Homily for the 1st Sunday of Advent

Brothers and Sister in Christ, today Advent begins.

In the matter of Christmas, there are two different approaches, two philosophies, at play: the world’s and the Church’s. The world’s is: first the feast, then the fast. The shops have been talking of Christmas since October, and it’s all in full swing now – “first the feast”. And then it will suddenly end. Then it will be Hogmanay. Then, in January, back to work, short of money, perhaps abstaining from drink, to detox ourselves. The Christian philosophy works the other way round: first a fast of a kind, a waiting, a patience, a growing expectation, a call to conversion, a cleansing of the stable, a scouring of the manger of the heart. And then the glory of Emmanuel, of Word made flesh.   And Christmas, not one day or two days, but a liturgical season stretching into January.  We have Advent, we have this spiritual fast, because the gift that’s awaiting us is so great and our hope must expand to meet it.  For us Christmas is Christ. Christmas is a presence; it’s a name: Jesus. It’s a face, the face of a child, the face of a king. It is an outbreak of something long hidden. It’s unexpected love. It’s a sudden friendship, Christmas is that. And it fills us like a vaccine, an inoculation – against the virus of despair. It’s a kind of divine Vitamin D. It strengthens our spiritual bones and muscles.  It’s sunshine in winter, sunlight for the soul, banishing our lassitude.

Thus we cherish Advent: this time to grow into the gift. We have a Christmas Fayre after Mass. Shouldn’t we call it an Advent Fayre? Why just mimic the world? This year, Advent will run to three full weeks, and end with a 4th Sunday on Christmas Eve. So, as we know, Christmas Day on a Monday.  Advent will be three weeks. The 4th Sunday falls on Christmas Eve, and Christmas Day will be Monday. The Feast of the Holy Family will fall on Sunday 31st, and the feast of Mary Mother of God, Octave Day of Christmas, on the Monday, New Year’s Day. Then the next Sunday will be the Epiphany, 7 January, and the last day of Christmastide will be Monday 8th January, the feast of the Baptism of the Lord. Perhaps we can think of Sundays and Monday especially this year. Keep Sunday holy, and then those 3 Mondays. The whole thing 38 days. First Advent, then Advent – like a slow green plant blossoming into Christmas, a day, a season. And Advent calling us to a certain restraint, to reading and prayer, and offering its opportunities for the Sacrament of Reconciliation – all to grow into the Gift.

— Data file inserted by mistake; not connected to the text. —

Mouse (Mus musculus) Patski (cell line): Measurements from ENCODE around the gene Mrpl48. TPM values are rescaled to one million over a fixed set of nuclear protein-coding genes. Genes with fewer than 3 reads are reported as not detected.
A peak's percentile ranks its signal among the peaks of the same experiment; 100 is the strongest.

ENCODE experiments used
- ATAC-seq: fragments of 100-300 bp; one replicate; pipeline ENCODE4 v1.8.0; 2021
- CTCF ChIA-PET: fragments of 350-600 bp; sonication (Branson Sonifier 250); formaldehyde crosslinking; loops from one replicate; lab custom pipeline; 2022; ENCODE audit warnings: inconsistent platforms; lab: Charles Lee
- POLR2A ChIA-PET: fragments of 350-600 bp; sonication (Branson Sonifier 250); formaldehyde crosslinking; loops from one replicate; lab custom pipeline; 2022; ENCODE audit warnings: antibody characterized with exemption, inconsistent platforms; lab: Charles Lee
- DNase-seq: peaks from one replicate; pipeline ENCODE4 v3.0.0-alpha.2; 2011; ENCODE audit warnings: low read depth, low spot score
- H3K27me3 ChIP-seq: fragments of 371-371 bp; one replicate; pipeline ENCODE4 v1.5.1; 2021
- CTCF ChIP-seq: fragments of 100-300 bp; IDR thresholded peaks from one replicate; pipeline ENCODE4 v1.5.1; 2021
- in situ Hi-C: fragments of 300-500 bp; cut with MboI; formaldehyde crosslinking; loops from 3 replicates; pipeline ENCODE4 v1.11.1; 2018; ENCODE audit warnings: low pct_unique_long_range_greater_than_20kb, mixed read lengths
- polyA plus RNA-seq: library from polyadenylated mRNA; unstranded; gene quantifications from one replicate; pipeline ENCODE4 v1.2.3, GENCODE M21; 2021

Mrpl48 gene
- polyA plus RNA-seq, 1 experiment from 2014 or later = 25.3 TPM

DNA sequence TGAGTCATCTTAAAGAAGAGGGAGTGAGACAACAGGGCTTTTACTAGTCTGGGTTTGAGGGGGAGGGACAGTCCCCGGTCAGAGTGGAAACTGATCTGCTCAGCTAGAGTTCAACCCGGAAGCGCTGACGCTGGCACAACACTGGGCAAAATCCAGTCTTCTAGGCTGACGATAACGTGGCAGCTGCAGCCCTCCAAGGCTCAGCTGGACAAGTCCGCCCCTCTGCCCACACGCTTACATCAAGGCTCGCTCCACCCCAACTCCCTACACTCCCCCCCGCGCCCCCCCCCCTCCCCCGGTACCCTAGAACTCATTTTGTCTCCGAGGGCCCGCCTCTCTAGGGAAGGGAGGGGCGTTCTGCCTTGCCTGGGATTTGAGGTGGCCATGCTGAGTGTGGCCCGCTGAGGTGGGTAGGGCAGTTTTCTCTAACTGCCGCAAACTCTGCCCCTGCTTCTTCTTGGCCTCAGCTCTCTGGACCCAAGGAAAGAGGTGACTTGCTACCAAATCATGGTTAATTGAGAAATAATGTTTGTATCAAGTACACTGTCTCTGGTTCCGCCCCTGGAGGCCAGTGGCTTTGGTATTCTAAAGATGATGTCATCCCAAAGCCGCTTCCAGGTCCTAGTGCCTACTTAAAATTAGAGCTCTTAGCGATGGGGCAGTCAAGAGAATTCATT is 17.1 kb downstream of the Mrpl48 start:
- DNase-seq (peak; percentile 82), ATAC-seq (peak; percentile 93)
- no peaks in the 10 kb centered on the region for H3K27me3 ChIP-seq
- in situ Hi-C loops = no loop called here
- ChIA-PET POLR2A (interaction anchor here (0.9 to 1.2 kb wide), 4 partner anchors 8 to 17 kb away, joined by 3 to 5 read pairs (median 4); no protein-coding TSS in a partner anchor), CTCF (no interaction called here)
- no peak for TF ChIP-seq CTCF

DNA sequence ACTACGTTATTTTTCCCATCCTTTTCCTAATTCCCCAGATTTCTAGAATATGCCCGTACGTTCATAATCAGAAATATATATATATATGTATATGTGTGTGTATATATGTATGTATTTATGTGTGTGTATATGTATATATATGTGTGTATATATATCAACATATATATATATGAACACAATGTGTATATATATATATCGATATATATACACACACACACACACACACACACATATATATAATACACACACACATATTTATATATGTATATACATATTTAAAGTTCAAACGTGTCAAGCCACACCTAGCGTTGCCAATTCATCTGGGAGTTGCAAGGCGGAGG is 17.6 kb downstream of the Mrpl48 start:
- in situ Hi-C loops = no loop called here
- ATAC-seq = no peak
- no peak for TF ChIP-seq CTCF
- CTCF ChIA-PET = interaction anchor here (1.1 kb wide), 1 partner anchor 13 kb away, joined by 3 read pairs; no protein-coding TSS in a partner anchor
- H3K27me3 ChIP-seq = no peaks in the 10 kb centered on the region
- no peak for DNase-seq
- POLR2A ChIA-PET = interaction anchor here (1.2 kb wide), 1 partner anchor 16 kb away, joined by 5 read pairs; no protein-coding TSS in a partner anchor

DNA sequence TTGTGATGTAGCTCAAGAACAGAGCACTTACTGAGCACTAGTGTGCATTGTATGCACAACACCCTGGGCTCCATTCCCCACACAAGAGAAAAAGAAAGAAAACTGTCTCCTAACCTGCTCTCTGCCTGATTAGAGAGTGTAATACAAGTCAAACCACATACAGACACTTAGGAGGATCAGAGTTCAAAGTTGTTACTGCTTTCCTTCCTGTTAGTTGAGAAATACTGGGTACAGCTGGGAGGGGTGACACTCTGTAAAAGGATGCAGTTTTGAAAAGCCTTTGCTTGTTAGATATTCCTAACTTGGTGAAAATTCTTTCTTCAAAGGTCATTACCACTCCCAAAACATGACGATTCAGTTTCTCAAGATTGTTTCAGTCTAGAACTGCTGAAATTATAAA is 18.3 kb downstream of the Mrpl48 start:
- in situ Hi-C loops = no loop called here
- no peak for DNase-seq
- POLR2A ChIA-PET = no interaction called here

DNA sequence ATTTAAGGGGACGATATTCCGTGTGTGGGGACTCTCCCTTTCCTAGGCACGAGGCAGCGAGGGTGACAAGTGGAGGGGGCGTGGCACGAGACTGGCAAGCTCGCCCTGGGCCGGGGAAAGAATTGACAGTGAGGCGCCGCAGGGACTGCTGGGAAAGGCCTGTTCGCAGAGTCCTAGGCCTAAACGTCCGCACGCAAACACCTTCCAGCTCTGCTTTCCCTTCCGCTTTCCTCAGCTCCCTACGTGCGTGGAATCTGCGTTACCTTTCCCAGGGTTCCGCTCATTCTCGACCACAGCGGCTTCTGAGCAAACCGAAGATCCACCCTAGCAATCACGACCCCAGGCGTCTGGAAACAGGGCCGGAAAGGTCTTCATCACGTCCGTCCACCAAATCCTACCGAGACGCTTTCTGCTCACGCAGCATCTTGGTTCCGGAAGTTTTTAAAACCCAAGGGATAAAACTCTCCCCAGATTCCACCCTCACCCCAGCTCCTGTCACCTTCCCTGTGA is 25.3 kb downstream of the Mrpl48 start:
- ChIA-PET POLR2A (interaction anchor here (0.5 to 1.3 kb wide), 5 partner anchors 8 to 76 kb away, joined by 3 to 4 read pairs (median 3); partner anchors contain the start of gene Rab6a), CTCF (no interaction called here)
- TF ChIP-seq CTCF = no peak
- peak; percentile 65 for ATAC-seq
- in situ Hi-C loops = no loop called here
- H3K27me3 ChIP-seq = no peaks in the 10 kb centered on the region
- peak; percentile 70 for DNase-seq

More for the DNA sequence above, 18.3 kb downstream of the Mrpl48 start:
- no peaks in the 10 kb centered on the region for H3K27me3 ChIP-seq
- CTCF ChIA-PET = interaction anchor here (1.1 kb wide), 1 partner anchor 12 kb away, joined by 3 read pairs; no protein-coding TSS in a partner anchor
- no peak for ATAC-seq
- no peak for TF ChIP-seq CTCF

St Ignatius is famous for writing the Spiritual Exercises – 4 weeks of spiritual exercises, largely following the Gospel life of Christ, to bring people closer to God. Many people “do” these Exercises in one form or other, but not everyone can. What we all have though are the Spiritual Exercises of the liturgical year. Again, many saints wrote Rules, usually for mons and nuns or friars: St Basil, St Augustine, St Benedict, St Francis. They wrote these Rules to help their followers follow Christ in daily life. But we can’t all be monks and nuns. So the Church gives us the Rule and the rhythm of the liturgical year, enabling us to live through the life of Christ year upon year. “God by calling you, says St Paul today, has joined you to his Son Jesus Christ”. And every year the Church unfolds for us the life of Christ so that the life of Christ can unfold in us. Unfold in us through the patterns of seasons and feasts: Christ being conceived and born and shown forth, Christ preaching and healing us and through us, Christ dying and rising and going to his Father, Christ anointing us with the Holy Spirit and giving each of us his or her own task in the household of God. The Church’s year is our ladder to God. It’s the Chruch’s “public transport” to carry us to heaven. It’s our common following of Christ. If we connect with it, the power and light of the Holy Spirit flow into us from above and our daily life becomes possible, even beautiful.